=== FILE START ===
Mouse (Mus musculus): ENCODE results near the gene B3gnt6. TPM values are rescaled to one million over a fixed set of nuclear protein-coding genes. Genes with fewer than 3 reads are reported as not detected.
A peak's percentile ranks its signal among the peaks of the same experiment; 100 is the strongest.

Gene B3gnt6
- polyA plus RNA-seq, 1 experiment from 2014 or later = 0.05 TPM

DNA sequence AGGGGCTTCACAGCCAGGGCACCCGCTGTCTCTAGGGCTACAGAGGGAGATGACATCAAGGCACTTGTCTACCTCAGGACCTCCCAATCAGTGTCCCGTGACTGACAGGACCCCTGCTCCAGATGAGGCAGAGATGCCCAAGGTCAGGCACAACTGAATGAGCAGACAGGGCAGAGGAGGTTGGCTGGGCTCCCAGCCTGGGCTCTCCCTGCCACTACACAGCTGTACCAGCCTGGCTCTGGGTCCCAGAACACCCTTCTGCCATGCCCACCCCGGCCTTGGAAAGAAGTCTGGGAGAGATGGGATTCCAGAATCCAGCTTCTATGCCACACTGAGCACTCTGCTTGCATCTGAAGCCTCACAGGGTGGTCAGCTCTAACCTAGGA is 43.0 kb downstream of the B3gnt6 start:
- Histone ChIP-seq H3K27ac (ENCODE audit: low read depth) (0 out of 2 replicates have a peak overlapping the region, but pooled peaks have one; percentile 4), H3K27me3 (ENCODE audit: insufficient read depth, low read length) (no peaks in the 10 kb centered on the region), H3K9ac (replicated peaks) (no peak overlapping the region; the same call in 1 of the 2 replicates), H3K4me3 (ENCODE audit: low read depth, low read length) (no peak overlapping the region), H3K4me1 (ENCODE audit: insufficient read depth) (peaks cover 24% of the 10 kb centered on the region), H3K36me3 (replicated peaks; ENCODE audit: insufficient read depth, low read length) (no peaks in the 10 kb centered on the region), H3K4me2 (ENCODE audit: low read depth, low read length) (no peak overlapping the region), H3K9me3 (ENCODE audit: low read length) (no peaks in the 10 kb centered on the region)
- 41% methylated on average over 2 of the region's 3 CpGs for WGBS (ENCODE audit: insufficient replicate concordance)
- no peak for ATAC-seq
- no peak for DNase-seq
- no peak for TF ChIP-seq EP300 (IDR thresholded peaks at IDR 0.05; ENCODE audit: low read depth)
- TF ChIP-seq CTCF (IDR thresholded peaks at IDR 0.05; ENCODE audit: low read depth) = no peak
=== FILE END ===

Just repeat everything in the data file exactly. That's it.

Mouse (Mus musculus): ENCODE results near the gene B3gnt6. TPM values are rescaled to one million over a fixed set of nuclear protein-coding genes. Genes with fewer than 3 reads are reported as not detected.
A peak's percentile ranks its signal among the peaks of the same experiment; 100 is the strongest.

Gene B3gnt6
- polyA plus RNA-seq, 1 experiment from 2014 or later = 0.05 TPM

DNA sequence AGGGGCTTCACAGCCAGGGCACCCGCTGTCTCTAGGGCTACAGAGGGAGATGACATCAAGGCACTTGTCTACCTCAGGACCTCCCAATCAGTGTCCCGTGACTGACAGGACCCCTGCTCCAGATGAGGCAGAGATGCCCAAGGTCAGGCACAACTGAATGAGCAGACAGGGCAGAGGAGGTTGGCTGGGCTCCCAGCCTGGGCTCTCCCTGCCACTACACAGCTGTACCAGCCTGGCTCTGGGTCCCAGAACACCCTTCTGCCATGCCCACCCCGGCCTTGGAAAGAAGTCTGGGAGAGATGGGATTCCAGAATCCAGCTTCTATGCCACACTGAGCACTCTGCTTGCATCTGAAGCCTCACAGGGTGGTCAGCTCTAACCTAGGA is 43.0 kb downstream of the B3gnt6 start:
- Histone ChIP-seq H3K27ac (ENCODE audit: low read depth) (0 out of 2 replicates have a peak overlapping the region, but pooled peaks have one; percentile 4), H3K27me3 (ENCODE audit: insufficient read depth, low read length) (no peaks in the 10 kb centered on the region), H3K9ac (replicated peaks) (no peak overlapping the region; the same call in 1 of the 2 replicates), H3K4me3 (ENCODE audit: low read depth, low read length) (no peak overlapping the region), H3K4me1 (ENCODE audit: insufficient read depth) (peaks cover 24% of the 10 kb centered on the region), H3K36me3 (replicated peaks; ENCODE audit: insufficient read depth, low read length) (no peaks in the 10 kb centered on the region), H3K4me2 (ENCODE audit: low read depth, low read length) (no peak overlapping the region), H3K9me3 (ENCODE audit: low read length) (no peaks in the 10 kb centered on the region)
- 41% methylated on average over 2 of the region's 3 CpGs for WGBS (ENCODE audit: insufficient replicate concordance)
- no peak for ATAC-seq
- no peak for DNase-seq
- no peak for TF ChIP-seq EP300 (IDR thresholded peaks at IDR 0.05; ENCODE audit: low read depth)
- TF ChIP-seq CTCF (IDR thresholded peaks at IDR 0.05; ENCODE audit: low read depth) = no peak